Each partition, 31 and 36, is controlled by a partition level subsystem, much like the top level subsystem that manages all of the resources in the partition, according to the particular scheduling scheme associated with the partition. At the partition level, the manage function provides mapping of all jobs it receives from the higher level scheduler to a lower level scheduler within its partition; management of subpartitions dynamically according to their state; and coordination among its subpartitions to implement the scheduling scheme associated with the partition. The FDP is used by each partition level manage function to manage its subpartitions 32 and 33 in a manner similar to the way the top level manage function uses this mechanism to manage its partitions, in response to triggers from the higher level partition as well as triggers detected at the subpartition level. Any repartitioning decisions percolate down the hierarchy at some adjustable intervals. The coordination of subpartitions by the partition level manage function depends upon the scheduling scheme being employed. Sub-subpartitions 39 and 35, which are subpartitions of subpartition 32, would each also have a subpartition level manage function for implementing the above-listed partition level functions on their associated nodes. At the node level, each node is responsible for running the processes of an application on its node by allocating the node-level system resources to the active processes assigned to it by the parent partition.
Note that the reallocation function can be a common one and may propagate up or down the hierarchy. In response to trigger 34, partition 31 applies FDP to conduct resource allocation negotiations, indicated by 301 and 302, between subpartitions 32 and 33. Since subpartition 32 is able to allocate among its own sub-subpartitions, 39 and 35, it applies FDP to conduct resource allocation negotiations, shown at 304 and 305, between its subpartitions. Finally, sub-subpartition 39 allocates its workload between its associated nodes 37 and 38.
In FIG. 4 we describe how the FDP is preferably implemented to manage the reallocation of resources among partitions of different levels and of various scheduling paradigms. The Top Level Partition 40 uses its own FDP, depicted at 401, to allocate the resources between two partitions, 41 and 42, which use different scheduling schemes. For example, on the Top Level Partition, the implementation of the FDP may use the load differential between the load sharing and gang scheduling partitions to re-allocate nodes. When the differential exceeds a threshold, the Top Level Partition reacts and transfers nodes from one partition to the other to balance the load according to the values of these control parameters. Once it decides to repartition, it starts moving nodes between the gang scheduling partition and the load sharing partition until the differential drops below the threshold.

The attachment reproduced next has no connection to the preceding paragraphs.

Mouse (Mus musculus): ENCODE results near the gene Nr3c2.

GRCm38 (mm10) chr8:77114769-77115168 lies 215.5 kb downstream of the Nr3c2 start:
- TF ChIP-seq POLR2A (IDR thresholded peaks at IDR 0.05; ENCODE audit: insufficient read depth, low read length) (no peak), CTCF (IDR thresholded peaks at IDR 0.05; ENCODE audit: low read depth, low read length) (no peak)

Repartitioning cannot occur more often than the time specified as one of the system triggers. The time interval is referred to herein as the smoothing time. This mechanism prevents moving nodes back and forth between two partitions in a thrashing manner and is applied as part of the reallocation evaluation determination at the top level of the partitioning hierarchy.
Each partition of the shown scheduling methodologies has it own FDP support functions for both controlling the resources granted to that partition and for performing any reconfigurations. Specifically, in a space sharing partition, 43, in which applications can be reconfigurable, the FDP 403 reallocates the resources to application partitions, 44-46, every time a job arrives or leaves. In this case, the reallocation triggers are job arrivals and departures, and the smoothing interval. The application partitions will, in turn, allocate their tasks among their associated leaf partitions, 51-56. Time sharing partition 47 will also utilize the FDP to determine the number and sizes of subpartitions in order to allocate its tasks between its leaf partitions, such as 48 and 49. It is to be noted that the number of leaf partitions may be greater than two, without affecting the implementation of the present invention.
FIGS. 5A through 5E provide a representative process flow illustrating how FDP would be applied in the hierarchical system which is depicted in FIG. 4. It is to be noted that the FDP process flow will be modified in accordance with the system architecture and that the inventors do not wish to be limited to the particular embodiments provided herein for purposes of description and illustration.
In FIG. 5A, the process flow commences when an event occurs at step 100. If the event does not constitute a user-defined system or application trigger, as determined at decision box 101, the process terminates at 102. If, however, the event is a trigger event, the top level manage function commences the FDP process at step 103. The top level manage function performs a reallocation evaluation at box 104, including ascertaining whether the minimum time interval has expired, and evaluating the load differential (or applying another appropriate reallocation function) among its partitions.